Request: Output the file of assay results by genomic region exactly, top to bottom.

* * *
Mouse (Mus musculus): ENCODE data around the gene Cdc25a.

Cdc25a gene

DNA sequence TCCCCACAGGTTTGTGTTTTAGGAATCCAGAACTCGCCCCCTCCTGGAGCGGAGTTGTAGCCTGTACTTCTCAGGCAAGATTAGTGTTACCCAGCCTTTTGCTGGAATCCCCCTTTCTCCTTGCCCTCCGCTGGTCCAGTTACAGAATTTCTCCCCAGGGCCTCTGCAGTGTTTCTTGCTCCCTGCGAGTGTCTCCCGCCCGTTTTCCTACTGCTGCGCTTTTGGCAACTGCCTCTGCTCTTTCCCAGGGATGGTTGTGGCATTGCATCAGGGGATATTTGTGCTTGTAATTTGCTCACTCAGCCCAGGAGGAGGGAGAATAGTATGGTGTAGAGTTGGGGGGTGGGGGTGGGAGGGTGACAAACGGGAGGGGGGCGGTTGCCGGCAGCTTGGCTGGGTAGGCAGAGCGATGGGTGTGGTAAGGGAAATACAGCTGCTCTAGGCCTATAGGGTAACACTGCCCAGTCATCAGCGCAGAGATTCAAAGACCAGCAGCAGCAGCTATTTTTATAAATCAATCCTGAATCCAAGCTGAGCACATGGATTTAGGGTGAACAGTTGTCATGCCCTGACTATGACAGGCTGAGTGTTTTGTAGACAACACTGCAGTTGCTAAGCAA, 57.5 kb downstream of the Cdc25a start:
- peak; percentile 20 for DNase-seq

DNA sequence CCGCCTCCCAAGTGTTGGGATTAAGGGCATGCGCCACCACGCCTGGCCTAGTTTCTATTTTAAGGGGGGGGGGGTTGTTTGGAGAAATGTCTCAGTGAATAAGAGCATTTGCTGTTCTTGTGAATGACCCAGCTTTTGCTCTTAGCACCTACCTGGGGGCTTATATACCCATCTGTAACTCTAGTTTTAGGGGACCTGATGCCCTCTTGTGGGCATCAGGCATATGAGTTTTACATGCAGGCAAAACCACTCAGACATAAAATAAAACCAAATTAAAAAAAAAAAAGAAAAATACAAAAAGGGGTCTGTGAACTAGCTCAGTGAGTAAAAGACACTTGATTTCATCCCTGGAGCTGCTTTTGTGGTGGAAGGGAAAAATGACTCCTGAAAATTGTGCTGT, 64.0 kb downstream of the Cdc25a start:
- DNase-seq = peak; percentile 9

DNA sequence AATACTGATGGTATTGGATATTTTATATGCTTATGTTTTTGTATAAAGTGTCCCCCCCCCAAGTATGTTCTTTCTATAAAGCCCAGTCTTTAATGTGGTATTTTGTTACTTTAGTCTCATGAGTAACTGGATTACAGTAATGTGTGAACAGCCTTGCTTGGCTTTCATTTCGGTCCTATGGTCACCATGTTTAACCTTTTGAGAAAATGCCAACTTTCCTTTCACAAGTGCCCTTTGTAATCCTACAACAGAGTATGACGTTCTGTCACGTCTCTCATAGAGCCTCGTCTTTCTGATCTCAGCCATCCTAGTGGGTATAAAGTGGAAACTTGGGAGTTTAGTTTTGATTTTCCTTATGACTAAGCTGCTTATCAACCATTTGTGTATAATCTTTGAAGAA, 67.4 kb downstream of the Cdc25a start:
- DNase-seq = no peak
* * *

Mouse (Mus musculus): ENCODE data around the gene Cdc25a.

Cdc25a gene

DNA sequence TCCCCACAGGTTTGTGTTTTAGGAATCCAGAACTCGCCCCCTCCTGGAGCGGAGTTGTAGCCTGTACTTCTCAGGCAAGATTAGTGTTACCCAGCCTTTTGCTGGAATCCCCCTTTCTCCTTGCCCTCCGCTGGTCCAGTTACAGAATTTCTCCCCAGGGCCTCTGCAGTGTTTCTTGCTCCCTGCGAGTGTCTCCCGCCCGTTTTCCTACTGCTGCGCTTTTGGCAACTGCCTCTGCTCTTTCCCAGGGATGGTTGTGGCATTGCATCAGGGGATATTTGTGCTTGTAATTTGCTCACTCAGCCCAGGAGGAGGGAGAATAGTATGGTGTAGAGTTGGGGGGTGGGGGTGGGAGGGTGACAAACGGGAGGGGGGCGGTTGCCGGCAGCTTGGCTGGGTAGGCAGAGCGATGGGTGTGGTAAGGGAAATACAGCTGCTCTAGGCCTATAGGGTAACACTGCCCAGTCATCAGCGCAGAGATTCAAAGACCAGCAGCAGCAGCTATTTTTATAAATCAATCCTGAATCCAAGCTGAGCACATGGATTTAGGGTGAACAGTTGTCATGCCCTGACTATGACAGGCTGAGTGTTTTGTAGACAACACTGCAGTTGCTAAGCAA, 57.5 kb downstream of the Cdc25a start:
- peak; percentile 20 for DNase-seq

DNA sequence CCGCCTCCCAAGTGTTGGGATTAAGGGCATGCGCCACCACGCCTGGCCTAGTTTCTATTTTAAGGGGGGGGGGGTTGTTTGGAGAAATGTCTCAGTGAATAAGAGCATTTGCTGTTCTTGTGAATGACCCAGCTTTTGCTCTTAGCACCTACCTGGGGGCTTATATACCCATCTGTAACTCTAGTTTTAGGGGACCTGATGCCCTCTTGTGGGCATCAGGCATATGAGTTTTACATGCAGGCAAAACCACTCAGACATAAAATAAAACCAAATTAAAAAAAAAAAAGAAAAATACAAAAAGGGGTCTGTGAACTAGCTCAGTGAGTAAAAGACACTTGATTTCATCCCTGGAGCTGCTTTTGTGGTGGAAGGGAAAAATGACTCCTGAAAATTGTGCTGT, 64.0 kb downstream of the Cdc25a start:
- DNase-seq = peak; percentile 9

DNA sequence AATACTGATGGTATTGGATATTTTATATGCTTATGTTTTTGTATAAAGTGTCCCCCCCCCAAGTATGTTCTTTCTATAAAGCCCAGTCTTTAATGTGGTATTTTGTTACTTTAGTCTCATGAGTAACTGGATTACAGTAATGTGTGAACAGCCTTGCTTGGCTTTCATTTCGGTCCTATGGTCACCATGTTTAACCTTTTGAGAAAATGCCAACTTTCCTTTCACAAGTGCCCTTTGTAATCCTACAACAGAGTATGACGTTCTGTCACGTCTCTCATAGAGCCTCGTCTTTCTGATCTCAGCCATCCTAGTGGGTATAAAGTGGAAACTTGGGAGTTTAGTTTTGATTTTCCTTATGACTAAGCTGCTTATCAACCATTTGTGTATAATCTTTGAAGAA, 67.4 kb downstream of the Cdc25a start:
- DNase-seq = no peak